Advice for new front end web designers and developers

photo by Andrew Welch via unsplash
photo by Andrew Welch via unsplash.

I’ve been working as a freelance designer and developer for over 10 years. Through those years I’ve picked up some great tips and techniques about how to pickup new work and to survive.

As part of my mentoring series of articles I wanted to include some of those tips and tricks to help future generations of freelancers in my industry.

Specialise in one, know a little about all.

When I first started out in the industry, website design and development was still reasonably new and the roles that are now part of any web design project (UX, UI Design & Front end development) were usually all part of just one role. For me, it has always helped me out to know a little about each of the roles involved, even though I specialised in front end development.

You are a business.

The one thing you have to understand is that you are a business, you may have got into freelancing because you love what you do or because you wanted to be your own boss but freelancing is a juggling act of getting new work in, doing the work, managing the accounts, promoting yourself, etc. No doubt one or more of these tasks will take you outside of your comfort zone, but they must be done for you to survive. Try to plan your month so that each of these important tasks necessary to run a successful business is taken care of.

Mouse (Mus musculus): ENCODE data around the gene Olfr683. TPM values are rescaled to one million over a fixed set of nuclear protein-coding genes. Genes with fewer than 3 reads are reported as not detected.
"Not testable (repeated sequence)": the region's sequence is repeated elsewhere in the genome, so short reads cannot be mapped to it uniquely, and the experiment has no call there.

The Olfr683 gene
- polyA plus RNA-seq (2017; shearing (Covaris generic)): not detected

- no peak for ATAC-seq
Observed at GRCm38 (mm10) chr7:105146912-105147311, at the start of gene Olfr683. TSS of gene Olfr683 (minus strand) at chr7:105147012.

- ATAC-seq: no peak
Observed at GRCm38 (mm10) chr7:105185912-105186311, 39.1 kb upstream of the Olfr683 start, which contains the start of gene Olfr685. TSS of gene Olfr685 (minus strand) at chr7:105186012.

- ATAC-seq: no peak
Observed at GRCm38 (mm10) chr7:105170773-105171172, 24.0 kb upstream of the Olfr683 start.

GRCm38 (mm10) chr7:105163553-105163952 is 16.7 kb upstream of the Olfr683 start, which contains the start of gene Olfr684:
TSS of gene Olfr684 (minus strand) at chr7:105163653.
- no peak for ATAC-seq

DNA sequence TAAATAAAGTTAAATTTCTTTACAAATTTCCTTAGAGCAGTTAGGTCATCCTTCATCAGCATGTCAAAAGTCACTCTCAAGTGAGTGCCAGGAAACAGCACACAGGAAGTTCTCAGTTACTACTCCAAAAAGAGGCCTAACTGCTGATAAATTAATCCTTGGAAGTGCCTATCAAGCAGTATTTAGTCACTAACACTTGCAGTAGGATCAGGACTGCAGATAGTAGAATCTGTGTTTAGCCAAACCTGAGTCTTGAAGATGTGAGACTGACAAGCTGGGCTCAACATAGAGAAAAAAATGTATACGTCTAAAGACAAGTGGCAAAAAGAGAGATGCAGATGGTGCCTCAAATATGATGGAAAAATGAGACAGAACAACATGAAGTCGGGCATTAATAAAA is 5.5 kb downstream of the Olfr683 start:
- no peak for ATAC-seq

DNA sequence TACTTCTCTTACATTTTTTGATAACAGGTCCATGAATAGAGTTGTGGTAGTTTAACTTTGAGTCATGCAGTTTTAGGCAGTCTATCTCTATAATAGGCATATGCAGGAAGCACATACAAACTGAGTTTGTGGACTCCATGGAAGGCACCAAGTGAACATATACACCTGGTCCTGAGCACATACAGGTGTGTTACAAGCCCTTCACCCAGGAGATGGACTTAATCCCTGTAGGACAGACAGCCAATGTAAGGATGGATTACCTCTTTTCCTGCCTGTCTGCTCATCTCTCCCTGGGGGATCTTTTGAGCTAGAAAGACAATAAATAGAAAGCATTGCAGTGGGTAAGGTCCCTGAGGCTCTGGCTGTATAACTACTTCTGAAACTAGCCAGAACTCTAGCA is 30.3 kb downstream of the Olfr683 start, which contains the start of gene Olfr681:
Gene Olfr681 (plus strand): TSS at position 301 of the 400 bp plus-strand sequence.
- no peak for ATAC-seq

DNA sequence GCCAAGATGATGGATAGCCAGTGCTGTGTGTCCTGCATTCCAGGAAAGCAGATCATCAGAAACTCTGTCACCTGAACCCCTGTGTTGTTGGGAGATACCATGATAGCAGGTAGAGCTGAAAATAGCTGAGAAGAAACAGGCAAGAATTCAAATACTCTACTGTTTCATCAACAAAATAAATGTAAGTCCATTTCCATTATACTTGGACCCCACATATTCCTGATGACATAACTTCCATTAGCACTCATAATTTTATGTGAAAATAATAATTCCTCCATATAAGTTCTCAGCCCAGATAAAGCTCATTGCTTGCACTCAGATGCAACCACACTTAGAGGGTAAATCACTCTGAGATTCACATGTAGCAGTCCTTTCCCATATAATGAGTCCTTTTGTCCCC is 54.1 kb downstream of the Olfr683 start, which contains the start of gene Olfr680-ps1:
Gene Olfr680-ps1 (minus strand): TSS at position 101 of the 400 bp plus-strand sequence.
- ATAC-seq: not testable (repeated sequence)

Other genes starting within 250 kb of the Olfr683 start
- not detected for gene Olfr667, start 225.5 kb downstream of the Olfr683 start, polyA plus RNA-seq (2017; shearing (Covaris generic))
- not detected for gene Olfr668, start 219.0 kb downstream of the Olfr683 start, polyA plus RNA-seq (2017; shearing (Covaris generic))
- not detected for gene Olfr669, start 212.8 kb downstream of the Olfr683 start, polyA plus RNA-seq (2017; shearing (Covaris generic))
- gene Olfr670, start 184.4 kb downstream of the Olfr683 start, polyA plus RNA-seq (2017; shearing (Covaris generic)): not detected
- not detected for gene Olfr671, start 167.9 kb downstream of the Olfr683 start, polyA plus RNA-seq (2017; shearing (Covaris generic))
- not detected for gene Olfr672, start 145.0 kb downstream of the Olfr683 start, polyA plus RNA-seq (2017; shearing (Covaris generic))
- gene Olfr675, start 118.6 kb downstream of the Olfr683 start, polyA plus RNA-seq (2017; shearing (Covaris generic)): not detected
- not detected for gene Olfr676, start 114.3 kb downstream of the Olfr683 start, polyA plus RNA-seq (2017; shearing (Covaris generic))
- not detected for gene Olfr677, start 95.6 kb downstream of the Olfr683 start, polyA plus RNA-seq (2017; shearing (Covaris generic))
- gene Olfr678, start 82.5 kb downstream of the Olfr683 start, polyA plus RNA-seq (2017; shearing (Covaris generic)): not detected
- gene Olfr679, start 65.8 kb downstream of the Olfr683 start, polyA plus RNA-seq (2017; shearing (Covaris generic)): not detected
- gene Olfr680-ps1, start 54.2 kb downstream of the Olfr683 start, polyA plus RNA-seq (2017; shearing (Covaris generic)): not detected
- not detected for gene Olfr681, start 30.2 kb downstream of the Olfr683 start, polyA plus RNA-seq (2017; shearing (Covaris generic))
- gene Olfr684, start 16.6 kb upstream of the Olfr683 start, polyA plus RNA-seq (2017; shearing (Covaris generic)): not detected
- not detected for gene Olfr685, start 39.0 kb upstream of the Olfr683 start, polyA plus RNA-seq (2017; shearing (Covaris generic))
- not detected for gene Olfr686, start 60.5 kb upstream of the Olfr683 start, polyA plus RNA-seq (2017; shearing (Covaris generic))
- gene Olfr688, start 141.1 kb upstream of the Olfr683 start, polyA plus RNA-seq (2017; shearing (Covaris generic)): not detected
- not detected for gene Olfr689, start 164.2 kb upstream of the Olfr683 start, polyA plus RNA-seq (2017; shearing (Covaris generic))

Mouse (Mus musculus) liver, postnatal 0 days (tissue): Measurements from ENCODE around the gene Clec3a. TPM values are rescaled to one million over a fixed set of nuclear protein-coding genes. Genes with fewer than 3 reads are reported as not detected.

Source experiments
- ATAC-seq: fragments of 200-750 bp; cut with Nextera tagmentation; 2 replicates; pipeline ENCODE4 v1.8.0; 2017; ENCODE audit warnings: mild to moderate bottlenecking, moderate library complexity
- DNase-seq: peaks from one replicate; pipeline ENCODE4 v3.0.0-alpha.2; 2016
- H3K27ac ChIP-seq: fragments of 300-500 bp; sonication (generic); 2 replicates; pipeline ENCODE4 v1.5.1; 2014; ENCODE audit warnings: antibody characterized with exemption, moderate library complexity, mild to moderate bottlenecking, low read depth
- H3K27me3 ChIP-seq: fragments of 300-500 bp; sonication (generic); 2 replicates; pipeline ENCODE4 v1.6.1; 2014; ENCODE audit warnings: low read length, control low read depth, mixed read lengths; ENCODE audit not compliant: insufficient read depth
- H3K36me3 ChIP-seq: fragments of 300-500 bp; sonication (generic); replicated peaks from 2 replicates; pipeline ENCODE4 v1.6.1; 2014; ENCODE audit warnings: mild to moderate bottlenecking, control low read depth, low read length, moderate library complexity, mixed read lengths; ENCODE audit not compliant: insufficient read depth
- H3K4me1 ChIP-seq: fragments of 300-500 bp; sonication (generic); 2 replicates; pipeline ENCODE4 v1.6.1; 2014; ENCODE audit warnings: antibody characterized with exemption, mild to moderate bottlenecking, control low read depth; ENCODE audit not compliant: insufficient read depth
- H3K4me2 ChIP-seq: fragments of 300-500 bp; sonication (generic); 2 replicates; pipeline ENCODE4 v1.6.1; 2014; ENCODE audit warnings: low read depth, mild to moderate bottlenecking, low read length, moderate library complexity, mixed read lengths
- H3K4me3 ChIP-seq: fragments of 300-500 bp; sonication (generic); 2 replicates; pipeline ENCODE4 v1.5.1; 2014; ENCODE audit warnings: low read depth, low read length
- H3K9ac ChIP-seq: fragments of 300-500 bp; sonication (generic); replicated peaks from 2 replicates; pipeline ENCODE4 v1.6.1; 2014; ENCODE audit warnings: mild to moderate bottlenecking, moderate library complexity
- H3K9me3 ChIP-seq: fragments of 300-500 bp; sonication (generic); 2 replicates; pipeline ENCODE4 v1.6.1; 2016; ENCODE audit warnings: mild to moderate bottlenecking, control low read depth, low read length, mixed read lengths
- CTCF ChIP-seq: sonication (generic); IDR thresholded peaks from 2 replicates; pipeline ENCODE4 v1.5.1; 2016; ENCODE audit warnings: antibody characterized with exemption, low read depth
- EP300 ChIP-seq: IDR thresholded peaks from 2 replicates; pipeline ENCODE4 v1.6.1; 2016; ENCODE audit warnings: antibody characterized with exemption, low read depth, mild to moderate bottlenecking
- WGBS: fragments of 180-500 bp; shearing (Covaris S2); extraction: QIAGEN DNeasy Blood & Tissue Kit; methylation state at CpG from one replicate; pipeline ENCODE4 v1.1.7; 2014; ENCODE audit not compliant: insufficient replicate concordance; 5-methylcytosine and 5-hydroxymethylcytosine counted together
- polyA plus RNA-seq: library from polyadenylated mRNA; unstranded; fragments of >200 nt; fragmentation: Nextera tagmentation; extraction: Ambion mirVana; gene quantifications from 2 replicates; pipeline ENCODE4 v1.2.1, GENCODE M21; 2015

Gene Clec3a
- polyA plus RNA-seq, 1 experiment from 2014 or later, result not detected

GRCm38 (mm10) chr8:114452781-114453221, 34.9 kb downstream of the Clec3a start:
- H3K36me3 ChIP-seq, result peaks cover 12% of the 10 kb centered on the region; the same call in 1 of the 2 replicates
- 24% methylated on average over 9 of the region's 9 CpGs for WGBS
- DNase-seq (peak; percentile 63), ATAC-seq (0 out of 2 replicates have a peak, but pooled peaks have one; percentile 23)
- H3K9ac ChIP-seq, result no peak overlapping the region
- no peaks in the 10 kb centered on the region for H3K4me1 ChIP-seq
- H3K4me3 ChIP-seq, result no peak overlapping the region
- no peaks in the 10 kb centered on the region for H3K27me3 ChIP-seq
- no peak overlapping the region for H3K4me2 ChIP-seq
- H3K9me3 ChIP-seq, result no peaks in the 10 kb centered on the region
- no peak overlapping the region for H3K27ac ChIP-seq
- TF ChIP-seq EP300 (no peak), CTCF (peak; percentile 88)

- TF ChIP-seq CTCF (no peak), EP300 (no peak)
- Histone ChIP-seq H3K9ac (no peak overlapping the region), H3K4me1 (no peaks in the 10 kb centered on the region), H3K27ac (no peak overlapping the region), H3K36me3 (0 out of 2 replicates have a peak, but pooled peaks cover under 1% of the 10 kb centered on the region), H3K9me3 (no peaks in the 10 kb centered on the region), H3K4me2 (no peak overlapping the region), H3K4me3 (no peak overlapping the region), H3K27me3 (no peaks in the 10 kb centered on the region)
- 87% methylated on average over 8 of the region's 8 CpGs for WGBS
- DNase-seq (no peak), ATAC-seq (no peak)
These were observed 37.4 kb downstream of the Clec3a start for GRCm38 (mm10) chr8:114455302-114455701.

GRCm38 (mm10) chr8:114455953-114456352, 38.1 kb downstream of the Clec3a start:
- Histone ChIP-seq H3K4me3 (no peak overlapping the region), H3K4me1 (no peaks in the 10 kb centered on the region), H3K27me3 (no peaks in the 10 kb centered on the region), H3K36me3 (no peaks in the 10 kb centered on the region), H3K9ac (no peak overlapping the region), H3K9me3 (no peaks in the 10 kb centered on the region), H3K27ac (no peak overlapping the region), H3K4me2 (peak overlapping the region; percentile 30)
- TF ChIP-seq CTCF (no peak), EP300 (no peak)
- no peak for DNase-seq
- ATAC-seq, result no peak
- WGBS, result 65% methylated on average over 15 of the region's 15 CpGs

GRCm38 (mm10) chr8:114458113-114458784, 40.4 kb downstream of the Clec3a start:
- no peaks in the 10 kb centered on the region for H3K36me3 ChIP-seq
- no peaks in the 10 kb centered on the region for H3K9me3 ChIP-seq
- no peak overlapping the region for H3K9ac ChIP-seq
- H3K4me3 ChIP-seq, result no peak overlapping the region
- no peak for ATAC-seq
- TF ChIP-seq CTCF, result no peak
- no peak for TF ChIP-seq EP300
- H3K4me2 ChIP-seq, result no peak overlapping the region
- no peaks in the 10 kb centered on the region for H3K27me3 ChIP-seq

Partner with an agency.

Finding new work can be difficult. There are a lot of freelancers out there all bidding for the same jobs. Try to partner and build a relationship with someone who can feed you steady work. An Agency is usually the best partnership to look for, but there are others such as SEO companies, business development people etc.

Be careful though, don’t get complacent just because you have three agencies feeding you work. Try to diversify your portfolio as much as you can and seek new opportunities.

Side projects.

It is important to take yourself out of your comfort zone and learn new things as adding new skills to your CV will increase your employability. You will also need to follow trends in your chosen field, you won’t always get a live project to practice these new trends, so side projects can be a good way of keeping up with your field.

More to life than work.

Finally there is more to life than work, make sure you are not working every weekend and if you can, take holidays! Down time is important to the process and some of my best ideas have come to me when I’ve been off work.

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